Apart from the similarities, there are notable differences in the two laws.
The most obvious is that the CFPOA lacks a “books and records” provision. However, it is not accurate to say that creative accounting practices may not result in criminal liability for bribery of foreign officials.
In Canada, offenses under the Criminal Code are immediately part of police investigations of bribery and could be used in prosecutions. While the facts of the case are important, the Code’s fraud and “falsification of books and documents” provisions would apply.
In Canada, as in the US, the CFPOA is not the final word on offenses that can be committed in international bribery. Others such as fraud, secret commissions, money laundering and possession of proceeds of crime may be charged. They would increase the potential severity of the criminal penalty and raise the likelihood of prosecution and an increase in prison sentences.
No ‘books and records’ provision in CFPOA
The absence of a books and records provision points to a second difference in the laws. Canada has no securities regulator like the US Securities and Exchange Commission, or procedures that lead to enforcement of FCPA books and records violations. Thus, a breach of the CFPOA triggers a criminal investigation only, while US FCPA violations can be civil or criminal.
In Canada, the Crown may simply charge or not charge to trigger an enforcement action. Unlike the US, the Crown does not usually formally explain its decision to prosecute or not prosecute.
Canada also does not have a formalized declination or non-prosecution process. This means that once a decision is made to prosecute an offence under the CFPOA, it is dealt with in the normal criminal process.
Nor is there a formal voluntary disclosure regimen for persons or business organizations that wish to do so. The effect is that a company or person wishing to make a voluntary disclosure does so ad hoc. This is not to say it cannot be done, and the informal process allows a more flexible approach. A person or organization making a voluntary disclosure in Canada would be well advised to contact an IACU to start the process.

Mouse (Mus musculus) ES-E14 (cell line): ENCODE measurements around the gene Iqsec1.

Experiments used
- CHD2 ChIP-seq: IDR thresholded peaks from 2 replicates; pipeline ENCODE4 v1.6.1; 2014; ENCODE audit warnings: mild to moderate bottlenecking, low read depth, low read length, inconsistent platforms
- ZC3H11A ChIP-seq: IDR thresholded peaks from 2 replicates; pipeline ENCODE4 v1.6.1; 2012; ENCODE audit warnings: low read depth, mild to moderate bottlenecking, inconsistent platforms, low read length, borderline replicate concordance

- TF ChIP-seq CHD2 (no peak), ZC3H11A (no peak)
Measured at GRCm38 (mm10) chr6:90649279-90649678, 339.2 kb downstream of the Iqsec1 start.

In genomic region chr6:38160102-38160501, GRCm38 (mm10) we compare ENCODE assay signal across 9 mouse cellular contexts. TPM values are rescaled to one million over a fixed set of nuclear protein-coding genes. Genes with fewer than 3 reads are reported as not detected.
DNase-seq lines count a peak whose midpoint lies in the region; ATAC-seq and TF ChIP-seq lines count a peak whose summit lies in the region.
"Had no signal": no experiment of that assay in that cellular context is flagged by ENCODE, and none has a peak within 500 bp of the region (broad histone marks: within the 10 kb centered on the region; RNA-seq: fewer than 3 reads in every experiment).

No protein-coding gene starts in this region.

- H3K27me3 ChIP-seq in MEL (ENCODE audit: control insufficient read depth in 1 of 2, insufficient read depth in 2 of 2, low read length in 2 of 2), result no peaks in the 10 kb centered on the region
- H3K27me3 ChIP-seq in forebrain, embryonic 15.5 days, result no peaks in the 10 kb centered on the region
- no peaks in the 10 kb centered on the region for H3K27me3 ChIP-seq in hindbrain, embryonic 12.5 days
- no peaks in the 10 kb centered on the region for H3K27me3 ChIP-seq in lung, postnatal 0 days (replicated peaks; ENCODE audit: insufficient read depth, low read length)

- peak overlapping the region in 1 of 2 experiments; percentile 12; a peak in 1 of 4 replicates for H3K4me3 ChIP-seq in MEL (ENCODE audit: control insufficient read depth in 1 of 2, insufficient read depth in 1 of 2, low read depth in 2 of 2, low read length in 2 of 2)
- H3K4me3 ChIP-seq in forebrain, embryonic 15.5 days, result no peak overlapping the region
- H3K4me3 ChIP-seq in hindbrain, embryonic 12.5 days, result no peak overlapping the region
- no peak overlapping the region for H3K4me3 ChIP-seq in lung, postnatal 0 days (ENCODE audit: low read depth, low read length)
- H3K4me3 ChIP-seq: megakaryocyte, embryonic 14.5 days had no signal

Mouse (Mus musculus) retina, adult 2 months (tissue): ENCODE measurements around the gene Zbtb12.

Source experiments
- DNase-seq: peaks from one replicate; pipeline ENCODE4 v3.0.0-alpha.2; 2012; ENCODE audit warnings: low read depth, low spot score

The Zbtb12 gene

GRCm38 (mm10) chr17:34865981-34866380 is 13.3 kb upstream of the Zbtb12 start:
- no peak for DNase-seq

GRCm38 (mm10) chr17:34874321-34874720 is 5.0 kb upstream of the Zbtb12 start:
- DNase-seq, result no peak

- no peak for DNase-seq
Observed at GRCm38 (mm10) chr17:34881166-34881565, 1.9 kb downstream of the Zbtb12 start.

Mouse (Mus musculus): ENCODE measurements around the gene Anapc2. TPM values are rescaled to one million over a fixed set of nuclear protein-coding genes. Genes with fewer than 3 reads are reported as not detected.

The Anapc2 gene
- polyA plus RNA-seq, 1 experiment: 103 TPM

Jurisdiction provisions also differ
The CFPOA has no formalized jurisdiction provision, meaning existing common law, known as “the territoriality test,” is operative. In one case, R. v. Libman,  2 S.C.R. 178, the Supreme Court of Canada ruled that for a Canadian court to acquire jurisdiction requires a “real and substantial link” between the offence and Canada. The OECD has criticized Canada for its lack of a formalized jurisdiction provision in the CFPOA.
Some cases suggest that a simple listing on a stock exchange in Canada may not be enough to invoke jurisdiction. The US Justice Department’s interpretation of jurisdiction boils down to the “nationality test,” which is generally recognized as being wider than Canada’s “territoriality test.”
Another important distinction in the two laws is that the CFPOA and related Criminal Code provisions create indictable offenses. In Canada there is no statute of limitations for an indictable offence.
This contrast means a person immune from prosecution for a FCPA violation because of the statute of limitations may still be prosecuted in Canada assuming sufficient evidence under the CFPOA.
Short of a formal indication from Canada, a declination to prosecute in the US is not binding on Canada. Canada recognizes double jeopardy, but it remains open whether a declination or non-prosecution agreement (NPA) would trigger double jeopardy in Canada. A declination or NPA may be generated for reasons that are unpersuasive in Canada.
Other dissimilarities arise in the outcome of cases under the two acts. A CFPOA conviction results from a criminal case. The penalty can be prison of up to five years, or an indeterminate fine. A business organization may also be placed on probation with the duty of implementing compliance and enforcement programs created and enforced by the Court.
No sentencing guidelines in Canada
Canada has no sentencing guidelines. The sentences in the two decided cases to date, R. v. Watts (Hydro Kleen) and R. v. Niko, are so far apart as to be of little assistance ($25,000 versus $9.49 million).
In the Niko case, the company admitted donating an SUV and a trip to the foreign public official. It is generally agreed that the sentence in Niko is more persuasive because it appears to more adequately reflect the sentencing ranges being imposed under similar laws spawned by the OECD treaty.
A final notable distinction is that while the FCPA and CFPOA both contemplate the illegal act being committed in the course of business, the FCPA applies to non-profit organizations, but the CFPOA requires a for-profit enterprise.
Caution is wise policy in bi-national business dealings
While the CFPOA and FCPA are similar, there are enough differences to compel caution. A business operating in both countries should not assume that compliance with the “home” law means it is in compliance with the “foreign” one. Following best practices in each country is a safe practice. Any company that faces exposure in both countries should assure that its compliance program effectively addresses both laws. If legal problems arise, it is wise to contemplate exposure and legal consequences on both sides of the border.
* Steven Johnston is a Crown Attorney with the Alberta Justice Specialized Prosecutions Economic Crime Unit, in Canada. He prosecutes major Canadian CFPOA cases and lectures on this law.
(This article does not provide legal advice or is the opinion of the Alberta Department of Justice or Attorney General of Alberta.)